A Message to Technology sites ::
Digg Yourself to get Slashdotted!
One of the best
ways to promote your site is to generate buzz that gets carried
offline. One way to do that is to ensure others know what you are
doing but sometimes this can be difficult especially in today’s
fiercely competitive online market.
There are areas
of the web which are geared towards helping some of those sites and
if your site is a technology or tech related site then this article
is for you. The web is all about Buzz. Those who can generate the
most buzz about themselves through press releases, link baiting,
blogging, social networking or whatever other tactic they use
generally will reap the rewards.
But for some
sites in some industries it can be extremely difficult to generate
buzz about themselves that the rest of the web will notice. After
all, not many people even know what an ice worm is, or how
scientists recently discovered a huge cave full of poisonous frogs.
In fact, most people could care less even if it is a significant
scientific breakthrough or discovery.
So just how does
a science or technology site build buzz? There is a way to generate
buzz about your new scientific achievement or breakthrough. It is
done through a site called Digg.
From Digg’s FAQ:
”Digg is a
technology news website that combines social bookmarking, blogging,
RSS, and non-hierarchical editorial control. With Digg, users submit
stories for review, but rather than allow an editor to decide which
stories go on the homepage, the users do.”
In other words,
Digg is a place where technology stories go and get found by users
who then vote on them. The more votes a story receives, the better
it does on Digg. For example, the two stories I referenced above
came from Digg. They were voted on by readers and selected as two
of the more important science stories.
The really great
buzz comes from the stories which get promoted to the homepage of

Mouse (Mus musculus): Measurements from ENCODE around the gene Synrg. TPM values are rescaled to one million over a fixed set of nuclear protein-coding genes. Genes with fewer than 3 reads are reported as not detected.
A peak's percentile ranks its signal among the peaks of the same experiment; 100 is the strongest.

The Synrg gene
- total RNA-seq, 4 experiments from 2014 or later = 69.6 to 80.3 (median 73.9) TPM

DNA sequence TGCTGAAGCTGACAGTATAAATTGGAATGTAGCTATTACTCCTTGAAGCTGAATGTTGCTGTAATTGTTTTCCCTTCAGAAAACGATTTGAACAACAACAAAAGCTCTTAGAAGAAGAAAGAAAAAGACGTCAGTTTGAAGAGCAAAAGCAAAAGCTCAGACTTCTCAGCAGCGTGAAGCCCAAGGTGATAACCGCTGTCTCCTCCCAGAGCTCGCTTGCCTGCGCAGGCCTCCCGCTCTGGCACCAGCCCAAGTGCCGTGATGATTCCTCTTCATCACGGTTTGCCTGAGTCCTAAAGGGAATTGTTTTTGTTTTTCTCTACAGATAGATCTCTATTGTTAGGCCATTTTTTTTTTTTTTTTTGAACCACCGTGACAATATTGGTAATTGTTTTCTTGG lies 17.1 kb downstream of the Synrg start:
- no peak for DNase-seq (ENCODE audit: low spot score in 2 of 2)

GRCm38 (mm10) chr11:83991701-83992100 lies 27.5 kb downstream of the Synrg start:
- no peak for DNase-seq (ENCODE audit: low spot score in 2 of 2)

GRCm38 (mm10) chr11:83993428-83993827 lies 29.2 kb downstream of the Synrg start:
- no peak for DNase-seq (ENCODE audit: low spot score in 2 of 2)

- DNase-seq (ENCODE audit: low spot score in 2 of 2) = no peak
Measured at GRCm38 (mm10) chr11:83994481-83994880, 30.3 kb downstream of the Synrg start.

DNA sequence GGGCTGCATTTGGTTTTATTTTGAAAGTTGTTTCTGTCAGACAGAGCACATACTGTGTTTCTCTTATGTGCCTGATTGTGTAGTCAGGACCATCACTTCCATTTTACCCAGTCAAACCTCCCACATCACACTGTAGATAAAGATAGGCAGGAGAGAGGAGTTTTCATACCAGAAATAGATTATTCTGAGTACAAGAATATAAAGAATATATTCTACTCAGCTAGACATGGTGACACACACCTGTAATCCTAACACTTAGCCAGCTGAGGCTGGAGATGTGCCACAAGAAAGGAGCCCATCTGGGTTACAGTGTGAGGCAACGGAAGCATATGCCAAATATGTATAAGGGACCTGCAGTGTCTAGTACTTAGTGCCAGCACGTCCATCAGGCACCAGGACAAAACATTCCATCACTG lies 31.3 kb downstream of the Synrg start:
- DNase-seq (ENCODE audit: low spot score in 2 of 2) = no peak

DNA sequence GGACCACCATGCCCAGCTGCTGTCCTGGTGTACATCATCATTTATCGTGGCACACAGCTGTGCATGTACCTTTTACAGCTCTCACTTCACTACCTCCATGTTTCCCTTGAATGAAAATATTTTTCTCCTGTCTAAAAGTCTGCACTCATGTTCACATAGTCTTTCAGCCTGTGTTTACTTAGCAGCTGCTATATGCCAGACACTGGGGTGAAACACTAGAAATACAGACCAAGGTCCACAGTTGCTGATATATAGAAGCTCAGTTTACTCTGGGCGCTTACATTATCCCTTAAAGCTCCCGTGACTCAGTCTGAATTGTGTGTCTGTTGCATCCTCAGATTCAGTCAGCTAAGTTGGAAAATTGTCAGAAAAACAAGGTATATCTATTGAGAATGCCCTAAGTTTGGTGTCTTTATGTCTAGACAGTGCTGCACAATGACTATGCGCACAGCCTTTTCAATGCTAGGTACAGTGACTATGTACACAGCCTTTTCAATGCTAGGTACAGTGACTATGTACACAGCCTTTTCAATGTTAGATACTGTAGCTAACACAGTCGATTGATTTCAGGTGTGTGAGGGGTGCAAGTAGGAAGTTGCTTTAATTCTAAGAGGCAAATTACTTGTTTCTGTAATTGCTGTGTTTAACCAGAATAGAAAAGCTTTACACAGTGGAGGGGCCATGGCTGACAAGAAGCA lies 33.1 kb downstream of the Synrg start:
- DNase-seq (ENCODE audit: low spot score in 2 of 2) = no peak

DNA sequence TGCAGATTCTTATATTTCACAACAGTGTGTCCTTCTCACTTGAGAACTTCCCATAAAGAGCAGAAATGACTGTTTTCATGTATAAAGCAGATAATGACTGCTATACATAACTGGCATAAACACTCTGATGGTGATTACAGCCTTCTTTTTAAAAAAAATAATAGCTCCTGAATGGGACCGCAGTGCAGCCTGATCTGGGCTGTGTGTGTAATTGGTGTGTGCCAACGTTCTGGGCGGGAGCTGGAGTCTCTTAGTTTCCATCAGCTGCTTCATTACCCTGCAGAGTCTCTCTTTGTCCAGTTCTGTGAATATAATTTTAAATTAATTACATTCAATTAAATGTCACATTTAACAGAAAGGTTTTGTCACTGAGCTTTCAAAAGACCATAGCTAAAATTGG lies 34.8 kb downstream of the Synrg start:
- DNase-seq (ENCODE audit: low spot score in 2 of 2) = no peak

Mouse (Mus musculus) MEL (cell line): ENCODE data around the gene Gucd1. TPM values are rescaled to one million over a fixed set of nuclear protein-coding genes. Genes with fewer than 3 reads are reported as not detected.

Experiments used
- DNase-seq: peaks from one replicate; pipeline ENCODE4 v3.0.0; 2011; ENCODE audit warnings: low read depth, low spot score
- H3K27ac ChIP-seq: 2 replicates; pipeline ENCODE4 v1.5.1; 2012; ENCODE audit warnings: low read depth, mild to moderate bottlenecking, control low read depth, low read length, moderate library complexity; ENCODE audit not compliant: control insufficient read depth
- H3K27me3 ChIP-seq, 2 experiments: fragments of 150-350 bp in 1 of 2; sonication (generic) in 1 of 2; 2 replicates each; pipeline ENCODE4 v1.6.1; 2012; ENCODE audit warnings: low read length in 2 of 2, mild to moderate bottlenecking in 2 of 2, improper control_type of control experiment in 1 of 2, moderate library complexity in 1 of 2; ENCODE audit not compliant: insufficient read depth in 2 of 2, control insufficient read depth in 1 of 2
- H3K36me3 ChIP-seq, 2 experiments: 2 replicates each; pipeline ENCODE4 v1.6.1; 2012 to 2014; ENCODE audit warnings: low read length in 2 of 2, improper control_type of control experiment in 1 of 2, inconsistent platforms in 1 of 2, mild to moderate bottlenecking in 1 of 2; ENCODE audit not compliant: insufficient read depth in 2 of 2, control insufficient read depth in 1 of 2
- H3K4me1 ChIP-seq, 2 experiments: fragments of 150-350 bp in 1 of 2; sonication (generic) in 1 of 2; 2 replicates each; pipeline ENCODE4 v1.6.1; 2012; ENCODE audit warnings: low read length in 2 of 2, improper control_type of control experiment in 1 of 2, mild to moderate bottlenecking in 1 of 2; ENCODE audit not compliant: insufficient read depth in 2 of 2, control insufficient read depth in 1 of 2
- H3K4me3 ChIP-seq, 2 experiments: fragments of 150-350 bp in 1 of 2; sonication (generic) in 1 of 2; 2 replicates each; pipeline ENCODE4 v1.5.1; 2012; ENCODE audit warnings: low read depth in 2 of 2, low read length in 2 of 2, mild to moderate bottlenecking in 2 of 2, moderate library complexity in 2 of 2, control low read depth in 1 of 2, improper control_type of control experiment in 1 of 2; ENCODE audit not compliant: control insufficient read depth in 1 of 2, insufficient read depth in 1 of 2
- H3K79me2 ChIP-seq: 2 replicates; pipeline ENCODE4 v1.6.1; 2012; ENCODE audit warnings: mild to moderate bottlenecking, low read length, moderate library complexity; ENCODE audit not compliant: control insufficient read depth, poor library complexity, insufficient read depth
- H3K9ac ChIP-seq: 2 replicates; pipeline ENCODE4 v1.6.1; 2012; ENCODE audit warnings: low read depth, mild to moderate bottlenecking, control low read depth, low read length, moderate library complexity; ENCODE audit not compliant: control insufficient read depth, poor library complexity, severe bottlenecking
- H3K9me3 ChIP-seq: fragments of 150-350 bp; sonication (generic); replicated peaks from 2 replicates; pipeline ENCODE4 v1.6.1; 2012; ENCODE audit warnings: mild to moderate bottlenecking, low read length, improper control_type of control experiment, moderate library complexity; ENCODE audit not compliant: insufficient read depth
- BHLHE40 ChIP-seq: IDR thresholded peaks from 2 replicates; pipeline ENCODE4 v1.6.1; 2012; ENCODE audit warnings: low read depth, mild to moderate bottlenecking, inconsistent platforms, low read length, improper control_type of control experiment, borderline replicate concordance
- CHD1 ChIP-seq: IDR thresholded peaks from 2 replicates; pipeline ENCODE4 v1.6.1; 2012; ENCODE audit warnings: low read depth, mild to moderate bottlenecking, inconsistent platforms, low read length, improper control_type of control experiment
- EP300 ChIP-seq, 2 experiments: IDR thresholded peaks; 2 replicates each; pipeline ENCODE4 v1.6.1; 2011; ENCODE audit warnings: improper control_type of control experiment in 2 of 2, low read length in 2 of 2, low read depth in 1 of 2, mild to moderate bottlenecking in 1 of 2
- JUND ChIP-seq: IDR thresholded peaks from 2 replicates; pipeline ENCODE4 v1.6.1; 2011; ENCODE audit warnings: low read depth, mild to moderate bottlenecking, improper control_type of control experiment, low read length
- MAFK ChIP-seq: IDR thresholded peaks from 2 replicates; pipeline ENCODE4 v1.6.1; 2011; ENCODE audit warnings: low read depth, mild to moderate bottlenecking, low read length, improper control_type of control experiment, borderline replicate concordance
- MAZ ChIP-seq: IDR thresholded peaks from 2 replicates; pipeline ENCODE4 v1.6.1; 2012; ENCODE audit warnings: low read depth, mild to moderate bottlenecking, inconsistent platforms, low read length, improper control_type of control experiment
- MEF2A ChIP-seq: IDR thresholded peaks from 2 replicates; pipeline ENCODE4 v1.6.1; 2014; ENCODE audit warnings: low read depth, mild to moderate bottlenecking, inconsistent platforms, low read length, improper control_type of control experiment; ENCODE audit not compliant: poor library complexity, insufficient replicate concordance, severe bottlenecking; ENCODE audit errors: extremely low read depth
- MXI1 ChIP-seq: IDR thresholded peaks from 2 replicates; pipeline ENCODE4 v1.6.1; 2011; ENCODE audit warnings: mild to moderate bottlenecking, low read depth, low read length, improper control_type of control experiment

the site. So the obvious question becomes: How do I get my
technology story on the front page of Digg?
Well, the first
thing is to submit it to the Digg queue. From there it gets
reviewed, or “digged” by Digg users. The more “diggs” it receives
the higher it moves up. The sites with the most diggs move to the
home page. And it is from this home page where most of the real
But wait, it gets
better. If you do happen to get your story on the front page it can
even grow beyond Digg. That’s right, Digg becomes the launching
point to the next level of technology promotion: Slashdot.
isn’t just for technology stories, but having it first appear in
Digg helps improve the chances of your story or article being
slashdotted (as it’s called). According to Wikipedia, the “Slashdot
Effect” ”Is the term given to the phenomenon of a popular website
linking to a smaller site, causing the smaller site to slow down or
even temporarily close due to the increased traffic.”
That is correct:
There have been documented cases where a website has slowed down or
gone offline altogether because of the huge influx of traffic
generated by being Slashdotted. But, on the other hand, if you can
keep your site running through the Digg phase and the slashdotting
phase your site could come out smelling like roses.
This is because
over the course of those couple days when everyone is reading about
your site, they are also blogging about it and linking to it.
Consider this Digg/Slashdot tactic as the most extreme form of link
baiting. Instead of getting a few dozen sites to link to you for
something you wrote you could have a few hundred or thousand sites
link to you over the course of a few days.
And you thought
promoting your technology site would be difficult.
Rob Sullivan is a SEO Consultant
and Writer for
http://www.textlinkbrokers.com. Textlinkbrokers is the trusted
leader in building long term rankings through safe and effective
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